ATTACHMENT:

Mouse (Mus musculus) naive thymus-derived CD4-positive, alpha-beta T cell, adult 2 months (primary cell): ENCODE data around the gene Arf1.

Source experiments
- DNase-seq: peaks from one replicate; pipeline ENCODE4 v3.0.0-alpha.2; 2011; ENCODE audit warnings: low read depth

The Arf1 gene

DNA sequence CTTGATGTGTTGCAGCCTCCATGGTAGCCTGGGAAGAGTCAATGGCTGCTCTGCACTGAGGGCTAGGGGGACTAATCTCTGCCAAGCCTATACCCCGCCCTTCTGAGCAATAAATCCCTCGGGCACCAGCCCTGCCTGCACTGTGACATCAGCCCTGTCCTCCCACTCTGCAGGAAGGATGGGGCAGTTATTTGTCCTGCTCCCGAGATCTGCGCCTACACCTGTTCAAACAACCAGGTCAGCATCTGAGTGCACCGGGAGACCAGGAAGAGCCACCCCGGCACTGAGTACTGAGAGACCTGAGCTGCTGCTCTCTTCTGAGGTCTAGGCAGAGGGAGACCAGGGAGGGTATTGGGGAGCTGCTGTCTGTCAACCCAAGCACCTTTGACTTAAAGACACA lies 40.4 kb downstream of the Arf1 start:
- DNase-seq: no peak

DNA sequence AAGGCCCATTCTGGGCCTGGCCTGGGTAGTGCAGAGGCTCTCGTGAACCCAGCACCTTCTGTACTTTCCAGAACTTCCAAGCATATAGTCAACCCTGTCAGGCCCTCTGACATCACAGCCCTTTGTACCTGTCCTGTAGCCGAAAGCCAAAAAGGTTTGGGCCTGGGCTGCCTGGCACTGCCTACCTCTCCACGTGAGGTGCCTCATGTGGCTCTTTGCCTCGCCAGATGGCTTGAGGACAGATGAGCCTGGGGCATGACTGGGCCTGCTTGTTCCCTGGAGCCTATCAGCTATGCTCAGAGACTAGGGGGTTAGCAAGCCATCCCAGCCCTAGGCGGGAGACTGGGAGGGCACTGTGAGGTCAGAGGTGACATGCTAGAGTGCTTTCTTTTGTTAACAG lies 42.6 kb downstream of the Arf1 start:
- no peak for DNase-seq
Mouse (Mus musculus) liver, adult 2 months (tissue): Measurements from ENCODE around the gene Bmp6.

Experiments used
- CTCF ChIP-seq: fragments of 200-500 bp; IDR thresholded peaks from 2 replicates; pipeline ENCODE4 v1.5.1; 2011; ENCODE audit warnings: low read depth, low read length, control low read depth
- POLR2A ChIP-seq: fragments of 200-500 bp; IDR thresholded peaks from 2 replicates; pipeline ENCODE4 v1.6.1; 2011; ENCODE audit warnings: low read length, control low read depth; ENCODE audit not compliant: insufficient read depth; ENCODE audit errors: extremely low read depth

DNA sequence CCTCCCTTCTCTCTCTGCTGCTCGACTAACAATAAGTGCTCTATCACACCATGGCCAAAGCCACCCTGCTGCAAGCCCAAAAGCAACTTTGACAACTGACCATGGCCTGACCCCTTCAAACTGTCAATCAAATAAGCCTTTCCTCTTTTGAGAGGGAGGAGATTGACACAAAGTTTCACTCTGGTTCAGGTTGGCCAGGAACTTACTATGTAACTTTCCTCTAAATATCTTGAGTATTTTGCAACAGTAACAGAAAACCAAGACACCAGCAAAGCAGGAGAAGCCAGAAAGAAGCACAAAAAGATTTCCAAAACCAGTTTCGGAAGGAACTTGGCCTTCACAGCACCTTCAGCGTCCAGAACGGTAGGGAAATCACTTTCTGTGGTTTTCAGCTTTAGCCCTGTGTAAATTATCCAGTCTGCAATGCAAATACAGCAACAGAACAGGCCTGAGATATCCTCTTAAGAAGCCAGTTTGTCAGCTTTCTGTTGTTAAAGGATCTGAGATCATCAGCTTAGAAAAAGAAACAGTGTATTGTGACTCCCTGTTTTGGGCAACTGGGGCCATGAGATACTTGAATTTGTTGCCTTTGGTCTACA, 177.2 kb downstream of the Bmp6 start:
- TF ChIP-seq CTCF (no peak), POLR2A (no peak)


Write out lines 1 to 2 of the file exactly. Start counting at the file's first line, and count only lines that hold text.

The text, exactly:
Mouse (Mus musculus) naive thymus-derived CD4-positive, alpha-beta T cell, adult 2 months (primary cell): ENCODE data around the gene Arf1.

Source experiments